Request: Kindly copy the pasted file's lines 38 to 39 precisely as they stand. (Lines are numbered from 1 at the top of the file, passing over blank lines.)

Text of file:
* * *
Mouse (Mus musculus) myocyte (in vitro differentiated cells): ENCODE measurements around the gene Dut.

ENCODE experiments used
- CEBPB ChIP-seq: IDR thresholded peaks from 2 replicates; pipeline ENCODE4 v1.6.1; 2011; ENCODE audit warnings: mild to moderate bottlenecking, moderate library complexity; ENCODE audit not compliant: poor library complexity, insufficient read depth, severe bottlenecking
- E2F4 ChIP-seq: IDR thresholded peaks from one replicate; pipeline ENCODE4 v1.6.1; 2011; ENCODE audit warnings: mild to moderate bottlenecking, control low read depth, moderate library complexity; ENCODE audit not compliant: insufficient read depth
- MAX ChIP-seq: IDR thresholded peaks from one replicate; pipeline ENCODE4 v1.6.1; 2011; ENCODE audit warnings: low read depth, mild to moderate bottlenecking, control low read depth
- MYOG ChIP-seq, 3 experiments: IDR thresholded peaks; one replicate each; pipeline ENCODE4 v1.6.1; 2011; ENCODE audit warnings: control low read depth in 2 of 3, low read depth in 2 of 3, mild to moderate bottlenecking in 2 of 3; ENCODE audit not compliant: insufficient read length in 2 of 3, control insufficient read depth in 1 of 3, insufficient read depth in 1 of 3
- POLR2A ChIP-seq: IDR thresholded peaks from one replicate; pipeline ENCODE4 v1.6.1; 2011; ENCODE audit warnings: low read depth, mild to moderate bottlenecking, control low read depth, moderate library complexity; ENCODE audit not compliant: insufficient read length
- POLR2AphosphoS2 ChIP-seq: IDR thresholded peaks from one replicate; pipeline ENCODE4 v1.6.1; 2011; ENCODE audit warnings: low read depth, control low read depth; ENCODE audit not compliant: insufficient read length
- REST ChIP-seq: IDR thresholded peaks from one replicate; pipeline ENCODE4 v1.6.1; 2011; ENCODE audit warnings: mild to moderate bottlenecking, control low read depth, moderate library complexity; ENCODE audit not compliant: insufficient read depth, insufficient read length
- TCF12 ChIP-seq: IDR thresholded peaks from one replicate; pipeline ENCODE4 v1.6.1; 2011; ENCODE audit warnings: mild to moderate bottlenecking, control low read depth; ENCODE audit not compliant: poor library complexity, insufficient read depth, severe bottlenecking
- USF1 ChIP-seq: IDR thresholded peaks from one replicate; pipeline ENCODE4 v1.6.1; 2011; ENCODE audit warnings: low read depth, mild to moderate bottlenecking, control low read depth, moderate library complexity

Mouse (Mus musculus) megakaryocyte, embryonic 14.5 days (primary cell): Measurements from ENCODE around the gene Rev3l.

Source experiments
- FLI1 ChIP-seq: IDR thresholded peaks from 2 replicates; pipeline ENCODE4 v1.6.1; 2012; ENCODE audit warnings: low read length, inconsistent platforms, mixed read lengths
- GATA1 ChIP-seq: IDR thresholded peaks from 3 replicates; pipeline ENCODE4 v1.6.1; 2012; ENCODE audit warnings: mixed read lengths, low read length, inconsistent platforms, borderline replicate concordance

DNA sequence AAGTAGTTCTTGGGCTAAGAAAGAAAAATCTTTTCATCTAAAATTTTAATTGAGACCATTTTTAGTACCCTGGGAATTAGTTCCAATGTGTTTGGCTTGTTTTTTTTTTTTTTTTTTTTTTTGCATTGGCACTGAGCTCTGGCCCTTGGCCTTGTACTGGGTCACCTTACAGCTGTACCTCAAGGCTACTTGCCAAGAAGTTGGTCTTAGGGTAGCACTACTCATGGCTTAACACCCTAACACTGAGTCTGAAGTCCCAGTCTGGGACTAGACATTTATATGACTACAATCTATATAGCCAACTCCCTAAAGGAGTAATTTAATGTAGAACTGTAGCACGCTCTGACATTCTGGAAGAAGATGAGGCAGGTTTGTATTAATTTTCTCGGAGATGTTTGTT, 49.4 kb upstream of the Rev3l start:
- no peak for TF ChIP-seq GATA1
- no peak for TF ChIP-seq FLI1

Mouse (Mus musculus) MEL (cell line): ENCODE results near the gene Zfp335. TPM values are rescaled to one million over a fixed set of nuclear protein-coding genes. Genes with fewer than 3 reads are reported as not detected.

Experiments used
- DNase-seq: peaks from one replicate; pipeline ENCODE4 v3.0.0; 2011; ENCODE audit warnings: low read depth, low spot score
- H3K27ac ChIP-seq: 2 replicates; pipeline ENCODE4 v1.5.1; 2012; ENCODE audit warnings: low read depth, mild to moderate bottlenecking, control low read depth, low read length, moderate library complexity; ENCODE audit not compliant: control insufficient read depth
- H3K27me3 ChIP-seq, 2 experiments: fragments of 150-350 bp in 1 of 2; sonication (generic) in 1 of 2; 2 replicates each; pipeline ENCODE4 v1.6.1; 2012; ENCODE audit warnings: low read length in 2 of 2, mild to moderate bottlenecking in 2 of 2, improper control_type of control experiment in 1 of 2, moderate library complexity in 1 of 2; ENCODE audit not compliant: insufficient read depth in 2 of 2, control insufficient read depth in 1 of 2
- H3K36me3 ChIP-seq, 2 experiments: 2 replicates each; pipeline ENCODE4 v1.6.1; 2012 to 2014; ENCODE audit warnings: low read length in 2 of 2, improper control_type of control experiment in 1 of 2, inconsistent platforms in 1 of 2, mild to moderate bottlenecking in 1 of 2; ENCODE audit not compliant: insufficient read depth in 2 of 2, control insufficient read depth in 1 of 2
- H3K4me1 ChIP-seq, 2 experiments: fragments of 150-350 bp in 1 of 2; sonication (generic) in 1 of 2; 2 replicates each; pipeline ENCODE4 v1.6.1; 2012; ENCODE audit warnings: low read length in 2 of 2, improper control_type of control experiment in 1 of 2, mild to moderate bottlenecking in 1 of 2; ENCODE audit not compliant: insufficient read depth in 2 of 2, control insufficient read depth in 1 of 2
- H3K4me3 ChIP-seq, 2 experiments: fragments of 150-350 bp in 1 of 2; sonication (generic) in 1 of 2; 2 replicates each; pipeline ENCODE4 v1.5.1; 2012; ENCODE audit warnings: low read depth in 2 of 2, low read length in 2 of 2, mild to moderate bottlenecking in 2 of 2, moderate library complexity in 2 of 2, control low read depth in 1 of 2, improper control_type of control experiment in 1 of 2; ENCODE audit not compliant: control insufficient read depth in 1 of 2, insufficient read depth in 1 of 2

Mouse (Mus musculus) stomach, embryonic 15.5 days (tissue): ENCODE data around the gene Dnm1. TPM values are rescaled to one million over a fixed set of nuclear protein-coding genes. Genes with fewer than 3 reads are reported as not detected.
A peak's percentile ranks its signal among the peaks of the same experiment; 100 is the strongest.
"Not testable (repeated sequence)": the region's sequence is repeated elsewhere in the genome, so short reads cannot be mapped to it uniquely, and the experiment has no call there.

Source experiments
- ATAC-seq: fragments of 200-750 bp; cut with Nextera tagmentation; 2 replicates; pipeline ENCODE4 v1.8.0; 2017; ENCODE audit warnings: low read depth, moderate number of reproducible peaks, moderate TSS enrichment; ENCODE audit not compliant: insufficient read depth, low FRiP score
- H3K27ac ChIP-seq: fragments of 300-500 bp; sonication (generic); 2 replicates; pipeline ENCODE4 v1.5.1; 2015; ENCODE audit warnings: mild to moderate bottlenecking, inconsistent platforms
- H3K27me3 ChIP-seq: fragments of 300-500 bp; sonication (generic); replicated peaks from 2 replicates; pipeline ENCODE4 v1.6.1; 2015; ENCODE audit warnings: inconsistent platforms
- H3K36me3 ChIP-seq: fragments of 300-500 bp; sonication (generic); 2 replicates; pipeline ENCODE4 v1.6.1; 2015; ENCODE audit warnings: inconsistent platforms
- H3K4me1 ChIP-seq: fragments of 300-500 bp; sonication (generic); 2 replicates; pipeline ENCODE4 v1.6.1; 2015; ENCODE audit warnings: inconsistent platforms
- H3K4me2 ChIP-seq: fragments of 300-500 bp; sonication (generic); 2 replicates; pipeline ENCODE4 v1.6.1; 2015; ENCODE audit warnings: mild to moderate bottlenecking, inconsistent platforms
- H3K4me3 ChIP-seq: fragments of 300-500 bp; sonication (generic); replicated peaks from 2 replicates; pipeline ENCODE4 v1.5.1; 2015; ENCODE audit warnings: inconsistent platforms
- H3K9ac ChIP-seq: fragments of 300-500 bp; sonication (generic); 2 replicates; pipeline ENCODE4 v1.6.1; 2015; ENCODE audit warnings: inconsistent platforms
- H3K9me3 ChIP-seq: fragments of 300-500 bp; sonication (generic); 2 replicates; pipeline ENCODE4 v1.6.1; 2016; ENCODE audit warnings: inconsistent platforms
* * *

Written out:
- H3K9ac ChIP-seq: fragments of 300-500 bp; sonication (generic); 2 replicates; pipeline ENCODE4 v1.6.1; 2015; ENCODE audit warnings: inconsistent platforms
- H3K9me3 ChIP-seq: fragments of 300-500 bp; sonication (generic); 2 replicates; pipeline ENCODE4 v1.6.1; 2016; ENCODE audit warnings: inconsistent platforms